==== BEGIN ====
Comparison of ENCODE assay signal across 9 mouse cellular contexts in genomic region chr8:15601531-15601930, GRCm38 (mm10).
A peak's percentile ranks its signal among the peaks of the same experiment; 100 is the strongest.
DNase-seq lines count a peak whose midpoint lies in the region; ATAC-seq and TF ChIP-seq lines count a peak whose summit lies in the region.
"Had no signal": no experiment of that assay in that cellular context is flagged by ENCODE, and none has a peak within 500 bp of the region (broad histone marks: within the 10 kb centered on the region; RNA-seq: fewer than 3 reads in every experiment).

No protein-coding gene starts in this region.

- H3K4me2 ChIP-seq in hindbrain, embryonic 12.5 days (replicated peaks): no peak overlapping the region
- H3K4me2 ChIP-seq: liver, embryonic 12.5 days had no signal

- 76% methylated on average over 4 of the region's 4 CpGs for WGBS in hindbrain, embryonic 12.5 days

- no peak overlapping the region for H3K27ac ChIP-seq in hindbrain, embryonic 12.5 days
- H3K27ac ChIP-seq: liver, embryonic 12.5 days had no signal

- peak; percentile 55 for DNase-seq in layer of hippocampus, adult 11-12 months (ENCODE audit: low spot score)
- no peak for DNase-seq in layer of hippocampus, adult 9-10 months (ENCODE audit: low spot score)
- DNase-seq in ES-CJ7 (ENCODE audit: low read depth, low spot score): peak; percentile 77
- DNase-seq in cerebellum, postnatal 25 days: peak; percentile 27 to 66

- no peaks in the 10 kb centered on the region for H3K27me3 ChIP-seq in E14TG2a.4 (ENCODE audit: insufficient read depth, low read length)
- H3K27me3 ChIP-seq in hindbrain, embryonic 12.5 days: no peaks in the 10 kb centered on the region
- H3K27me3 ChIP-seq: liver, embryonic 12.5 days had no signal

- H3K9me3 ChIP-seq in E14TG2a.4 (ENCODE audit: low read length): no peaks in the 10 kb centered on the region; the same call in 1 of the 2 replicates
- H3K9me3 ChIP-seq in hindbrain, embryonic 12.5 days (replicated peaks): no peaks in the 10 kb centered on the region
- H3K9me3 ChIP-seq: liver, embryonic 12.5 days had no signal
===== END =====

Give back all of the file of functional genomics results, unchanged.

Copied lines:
Comparison of ENCODE assay signal across 9 mouse cellular contexts in genomic region chr8:15601531-15601930, GRCm38 (mm10).
A peak's percentile ranks its signal among the peaks of the same experiment; 100 is the strongest.
DNase-seq lines count a peak whose midpoint lies in the region; ATAC-seq and TF ChIP-seq lines count a peak whose summit lies in the region.
"Had no signal": no experiment of that assay in that cellular context is flagged by ENCODE, and none has a peak within 500 bp of the region (broad histone marks: within the 10 kb centered on the region; RNA-seq: fewer than 3 reads in every experiment).

No protein-coding gene starts in this region.

- H3K4me2 ChIP-seq in hindbrain, embryonic 12.5 days (replicated peaks): no peak overlapping the region
- H3K4me2 ChIP-seq: liver, embryonic 12.5 days had no signal

- 76% methylated on average over 4 of the region's 4 CpGs for WGBS in hindbrain, embryonic 12.5 days

- no peak overlapping the region for H3K27ac ChIP-seq in hindbrain, embryonic 12.5 days
- H3K27ac ChIP-seq: liver, embryonic 12.5 days had no signal

- peak; percentile 55 for DNase-seq in layer of hippocampus, adult 11-12 months (ENCODE audit: low spot score)
- no peak for DNase-seq in layer of hippocampus, adult 9-10 months (ENCODE audit: low spot score)
- DNase-seq in ES-CJ7 (ENCODE audit: low read depth, low spot score): peak; percentile 77
- DNase-seq in cerebellum, postnatal 25 days: peak; percentile 27 to 66

- no peaks in the 10 kb centered on the region for H3K27me3 ChIP-seq in E14TG2a.4 (ENCODE audit: insufficient read depth, low read length)
- H3K27me3 ChIP-seq in hindbrain, embryonic 12.5 days: no peaks in the 10 kb centered on the region
- H3K27me3 ChIP-seq: liver, embryonic 12.5 days had no signal

- H3K9me3 ChIP-seq in E14TG2a.4 (ENCODE audit: low read length): no peaks in the 10 kb centered on the region; the same call in 1 of the 2 replicates
- H3K9me3 ChIP-seq in hindbrain, embryonic 12.5 days (replicated peaks): no peaks in the 10 kb centered on the region
- H3K9me3 ChIP-seq: liver, embryonic 12.5 days had no signal